Let's do a little roleplaying for a second, okay? Say you're a butcher and you've just opened up your own shop. One day, you walk outside with a small wrapped package and offer it to a woman on the street. "This is the best cut of filet mignon that I've ever seen," you tell her. "I'd like you to have it."
Now, if this woman is anything like me, she started backing away from you the moment she realized you were planning on addressing her with more than just eye contact. If you're lucky, she'll politely say, "no, thank you," before promptly high-tailing it to the opposite side of the street. If you're not so lucky, you may be returning to your shop more tender than that filet you're offering.
But what if we go back a step? Let's say you see a close friend outside your shop and run out to offer her the steak. Her eyes light up, she graciously accepts your gift, and heads home with her mouth watering a bit at the thought of her newly acquired dinner.
It makes sense right? Obviously, anyone you've built a relationship with is going to know that you're a legitimate butcher and not a crazy person. They're not going to shy away from your products and will know the quality you provide, leading them to trust your word for the quality of this piece as well.
So, why do we suddenly become well-intentioned-but-seemingly-crazy butchers when it comes to branding? Erm, okay, perhaps I've taken the metaphor a little too far, but here's the point: branding is 100% about relationship building. But where do we go wrong? Let me break it down for you:
First, so many people confuse the difference between branding and marketing. So here's the short version:
- Branding is who you are and how you portray that personality to the world; it's basically a non-aggressive way of saying, "this is me, take me or leave me."
- Marketing, on the other hand, is a conversation that leads to a call to action; it's basically asking someone if they want to swipe right and then buy you dinner.
Second, we tend to think of branding in terms of "it's all about me." To a degree, yes, we did literally just define branding as your personality; but let's be real for a second, your customers don't care about you; they care about themselves. So when you define your personality, it has to be done in such a way that it becomes all about them instead. Think about the commercials you see on TV; those brands aren't telling you how amazing they are, they're telling you what an incredible time you will have when you use their product. We have to shift our focus.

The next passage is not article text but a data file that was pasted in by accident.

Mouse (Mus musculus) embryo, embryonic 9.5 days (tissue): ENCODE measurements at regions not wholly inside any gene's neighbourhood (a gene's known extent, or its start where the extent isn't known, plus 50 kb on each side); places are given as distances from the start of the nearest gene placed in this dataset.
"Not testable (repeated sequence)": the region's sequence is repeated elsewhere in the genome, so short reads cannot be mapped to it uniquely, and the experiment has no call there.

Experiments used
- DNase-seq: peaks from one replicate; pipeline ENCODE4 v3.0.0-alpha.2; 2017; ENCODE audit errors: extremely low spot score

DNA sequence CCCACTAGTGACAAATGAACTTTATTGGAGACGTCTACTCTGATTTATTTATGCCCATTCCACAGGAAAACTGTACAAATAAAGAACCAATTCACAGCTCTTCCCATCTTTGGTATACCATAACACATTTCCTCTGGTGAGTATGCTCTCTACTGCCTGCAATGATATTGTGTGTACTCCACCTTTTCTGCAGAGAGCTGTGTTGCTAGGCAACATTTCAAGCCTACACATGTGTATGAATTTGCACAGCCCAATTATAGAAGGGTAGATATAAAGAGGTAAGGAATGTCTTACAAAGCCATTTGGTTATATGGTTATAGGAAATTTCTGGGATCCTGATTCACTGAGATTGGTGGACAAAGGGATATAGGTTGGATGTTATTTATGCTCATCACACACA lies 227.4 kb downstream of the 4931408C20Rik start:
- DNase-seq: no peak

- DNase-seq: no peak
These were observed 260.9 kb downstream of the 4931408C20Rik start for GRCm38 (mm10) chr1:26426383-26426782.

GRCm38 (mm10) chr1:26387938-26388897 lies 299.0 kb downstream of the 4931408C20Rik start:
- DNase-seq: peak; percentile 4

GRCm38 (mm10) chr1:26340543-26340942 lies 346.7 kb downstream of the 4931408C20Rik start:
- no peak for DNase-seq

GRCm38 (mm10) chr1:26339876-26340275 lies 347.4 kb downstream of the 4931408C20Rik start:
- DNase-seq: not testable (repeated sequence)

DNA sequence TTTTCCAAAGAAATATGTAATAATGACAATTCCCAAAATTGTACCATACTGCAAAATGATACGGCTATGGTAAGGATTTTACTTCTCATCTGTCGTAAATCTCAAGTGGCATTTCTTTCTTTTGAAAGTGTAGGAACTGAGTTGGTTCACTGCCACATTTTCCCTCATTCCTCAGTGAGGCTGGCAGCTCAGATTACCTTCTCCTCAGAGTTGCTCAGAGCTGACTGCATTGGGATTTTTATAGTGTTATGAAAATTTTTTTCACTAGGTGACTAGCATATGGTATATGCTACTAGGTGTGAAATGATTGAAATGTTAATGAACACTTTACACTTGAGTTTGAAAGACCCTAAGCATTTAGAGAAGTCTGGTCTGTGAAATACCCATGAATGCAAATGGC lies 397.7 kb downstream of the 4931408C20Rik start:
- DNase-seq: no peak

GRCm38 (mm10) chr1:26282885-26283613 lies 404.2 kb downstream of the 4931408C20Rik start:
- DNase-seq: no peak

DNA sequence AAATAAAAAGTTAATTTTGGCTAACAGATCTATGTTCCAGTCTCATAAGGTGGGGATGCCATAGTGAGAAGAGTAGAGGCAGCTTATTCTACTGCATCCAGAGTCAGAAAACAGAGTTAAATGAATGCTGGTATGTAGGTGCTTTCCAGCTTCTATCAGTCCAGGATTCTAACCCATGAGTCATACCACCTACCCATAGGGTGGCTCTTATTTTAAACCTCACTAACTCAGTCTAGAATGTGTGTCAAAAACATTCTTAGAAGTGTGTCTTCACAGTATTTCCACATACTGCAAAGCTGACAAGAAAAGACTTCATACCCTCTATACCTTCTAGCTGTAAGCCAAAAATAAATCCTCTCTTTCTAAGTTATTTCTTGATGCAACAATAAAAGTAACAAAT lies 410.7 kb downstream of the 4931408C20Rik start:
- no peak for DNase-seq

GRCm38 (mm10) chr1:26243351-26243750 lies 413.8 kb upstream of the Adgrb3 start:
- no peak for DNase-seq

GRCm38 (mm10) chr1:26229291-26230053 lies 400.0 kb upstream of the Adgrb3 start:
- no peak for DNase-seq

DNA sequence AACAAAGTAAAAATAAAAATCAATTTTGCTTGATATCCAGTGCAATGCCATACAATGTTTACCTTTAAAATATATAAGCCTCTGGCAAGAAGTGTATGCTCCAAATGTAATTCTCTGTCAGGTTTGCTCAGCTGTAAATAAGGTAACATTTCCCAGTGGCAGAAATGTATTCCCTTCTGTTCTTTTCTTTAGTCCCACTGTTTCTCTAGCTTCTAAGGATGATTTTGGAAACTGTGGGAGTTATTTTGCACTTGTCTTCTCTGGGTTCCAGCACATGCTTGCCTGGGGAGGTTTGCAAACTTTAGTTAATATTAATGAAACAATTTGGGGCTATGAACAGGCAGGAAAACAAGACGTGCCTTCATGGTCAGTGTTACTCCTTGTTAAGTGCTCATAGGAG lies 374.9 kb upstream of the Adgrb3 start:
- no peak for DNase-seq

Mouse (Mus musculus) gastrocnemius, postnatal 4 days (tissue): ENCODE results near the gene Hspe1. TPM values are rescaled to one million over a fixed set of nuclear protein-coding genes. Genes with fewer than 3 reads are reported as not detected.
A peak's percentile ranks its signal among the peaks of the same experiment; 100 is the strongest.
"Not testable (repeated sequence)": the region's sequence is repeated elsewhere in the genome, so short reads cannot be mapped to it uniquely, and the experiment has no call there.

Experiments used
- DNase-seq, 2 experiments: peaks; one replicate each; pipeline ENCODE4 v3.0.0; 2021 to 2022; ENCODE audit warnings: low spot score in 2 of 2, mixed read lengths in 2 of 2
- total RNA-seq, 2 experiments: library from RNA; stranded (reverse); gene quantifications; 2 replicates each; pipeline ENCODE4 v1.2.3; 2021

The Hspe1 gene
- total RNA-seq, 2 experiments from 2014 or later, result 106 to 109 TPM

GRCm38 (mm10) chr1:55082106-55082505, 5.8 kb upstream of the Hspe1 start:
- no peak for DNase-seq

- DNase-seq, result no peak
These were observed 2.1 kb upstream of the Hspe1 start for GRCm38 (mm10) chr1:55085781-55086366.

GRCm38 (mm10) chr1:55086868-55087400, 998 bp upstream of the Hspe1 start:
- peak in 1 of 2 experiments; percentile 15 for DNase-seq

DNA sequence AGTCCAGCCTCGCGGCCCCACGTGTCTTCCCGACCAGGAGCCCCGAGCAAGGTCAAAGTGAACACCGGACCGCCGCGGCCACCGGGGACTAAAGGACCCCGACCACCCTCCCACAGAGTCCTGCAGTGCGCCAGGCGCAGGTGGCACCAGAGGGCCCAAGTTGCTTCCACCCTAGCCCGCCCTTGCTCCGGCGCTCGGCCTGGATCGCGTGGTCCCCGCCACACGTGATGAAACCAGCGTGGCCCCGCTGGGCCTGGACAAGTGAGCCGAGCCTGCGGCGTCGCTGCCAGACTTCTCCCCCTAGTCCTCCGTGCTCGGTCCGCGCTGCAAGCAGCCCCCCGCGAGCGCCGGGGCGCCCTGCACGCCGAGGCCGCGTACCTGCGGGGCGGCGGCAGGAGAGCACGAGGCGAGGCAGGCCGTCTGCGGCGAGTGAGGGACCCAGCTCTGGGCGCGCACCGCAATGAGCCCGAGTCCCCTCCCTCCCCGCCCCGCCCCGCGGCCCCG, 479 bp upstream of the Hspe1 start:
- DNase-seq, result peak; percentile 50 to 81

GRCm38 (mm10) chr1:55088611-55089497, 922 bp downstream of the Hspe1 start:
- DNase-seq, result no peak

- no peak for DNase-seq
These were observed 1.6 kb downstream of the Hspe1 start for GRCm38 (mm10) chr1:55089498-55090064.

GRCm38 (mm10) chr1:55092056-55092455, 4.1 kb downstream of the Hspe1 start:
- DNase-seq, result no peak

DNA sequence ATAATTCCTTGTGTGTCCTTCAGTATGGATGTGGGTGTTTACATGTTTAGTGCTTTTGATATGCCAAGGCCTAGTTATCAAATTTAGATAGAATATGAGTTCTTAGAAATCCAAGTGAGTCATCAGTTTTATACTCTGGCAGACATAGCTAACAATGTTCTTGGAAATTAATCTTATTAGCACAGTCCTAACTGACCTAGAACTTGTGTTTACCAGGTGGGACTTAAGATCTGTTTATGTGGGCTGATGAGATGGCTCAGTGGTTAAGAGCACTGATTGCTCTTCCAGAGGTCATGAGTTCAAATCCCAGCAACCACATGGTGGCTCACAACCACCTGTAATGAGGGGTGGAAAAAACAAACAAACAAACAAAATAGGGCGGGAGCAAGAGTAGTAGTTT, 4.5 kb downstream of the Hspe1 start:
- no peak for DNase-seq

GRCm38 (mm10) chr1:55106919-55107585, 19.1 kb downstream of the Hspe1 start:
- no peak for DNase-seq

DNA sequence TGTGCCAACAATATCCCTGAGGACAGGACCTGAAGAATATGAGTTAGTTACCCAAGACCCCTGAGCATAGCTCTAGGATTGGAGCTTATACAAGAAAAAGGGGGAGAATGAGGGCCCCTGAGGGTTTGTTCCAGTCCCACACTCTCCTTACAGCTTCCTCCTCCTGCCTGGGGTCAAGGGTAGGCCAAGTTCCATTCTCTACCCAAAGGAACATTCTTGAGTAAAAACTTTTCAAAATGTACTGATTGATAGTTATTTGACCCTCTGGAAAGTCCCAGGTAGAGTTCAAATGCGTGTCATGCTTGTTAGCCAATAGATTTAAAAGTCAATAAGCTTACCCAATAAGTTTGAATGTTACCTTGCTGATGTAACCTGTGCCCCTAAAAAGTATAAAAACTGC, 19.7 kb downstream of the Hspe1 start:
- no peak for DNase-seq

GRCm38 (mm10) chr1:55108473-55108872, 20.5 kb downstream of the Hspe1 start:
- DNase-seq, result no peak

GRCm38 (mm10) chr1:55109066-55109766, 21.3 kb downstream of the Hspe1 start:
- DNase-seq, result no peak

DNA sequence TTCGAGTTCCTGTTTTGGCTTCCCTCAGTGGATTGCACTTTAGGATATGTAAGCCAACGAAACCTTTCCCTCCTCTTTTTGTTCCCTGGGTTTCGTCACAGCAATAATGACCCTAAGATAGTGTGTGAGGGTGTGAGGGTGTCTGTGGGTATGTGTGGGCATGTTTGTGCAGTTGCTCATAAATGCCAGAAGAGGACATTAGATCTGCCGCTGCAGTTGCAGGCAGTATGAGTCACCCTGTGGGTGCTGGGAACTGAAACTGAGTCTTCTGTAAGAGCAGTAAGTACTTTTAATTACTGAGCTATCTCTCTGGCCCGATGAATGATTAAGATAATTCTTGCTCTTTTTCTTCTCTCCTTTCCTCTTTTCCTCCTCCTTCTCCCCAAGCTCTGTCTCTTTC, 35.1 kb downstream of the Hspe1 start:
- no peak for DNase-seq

Third, we start marketing before fully developing our brand. We get so caught up in our need to bring in new customers for our survival, we neglect building a solid brand for them to interact with. Now we're engaging customers with an experience that isn't what we want for them; they'll either leave dissatisfied or with the wrong impression of who you are. If they come back and get a different experience of your brand, they may no longer trust the integrity of your company. Worse, if they had a poor first experience, not only will they stop doing business with you, they may also share those negative comments with others.
So how do we build a cohesive brand to avoid these problems?
Goals. Well before you ever interact with another person, you need to know where you're headed as a company. Do you have a mission and vision statement? Write them out! These are crucial for streamlining every future decision you'll make for your company.
Details. After you know where you're headed, you can develop the general feel of your brand. What will your name and logo represent? What font and colors will personify you company? Every little detail will come together to symbolize who you are to your future customers.
Reputation. This is where that relationship building comes into play. Your website design, your social media engagement, your email and in-person interactions, all create an expectation of what a potential customer will experience when they work with your company. This is where your customer learns if you are punctual and easygoing, or rude and negligent.
Three Keys to Reputation:
- Be intentional. Until your character becomes well-known and can speak for itself, you have to be extremely mindful about your interactions. If anything is misinterpreted, your customers won't know that it's not what you meant unless you explain otherwise, and they may not know if they can trust your explanation as sincere or a C-Y-A stunt.
- Be authentic. The most engaging people are the ones who are real. Give your customers some behind-the-scenes action of what makes you tick: at the office and at home (if you're comfortable with that.) Show your flaws and learn from your mistakes out in the open. Nothing is more inviting than a business that is relatable and can say, "me too."
- Be patient. This is going to take time. Ya know, building Rome and all that... But seriously, don't get discouraged when it takes a while to see some positive feedback on your development. The strongest foundations require longer investments; you're just adding security to your business by building it up the right way.
If you were starting your brand now, would you do anything differently? What do you think the main components of a good brand should be? Do you disagree with any of our points? Let us know in the comments! We'd love to chat about it.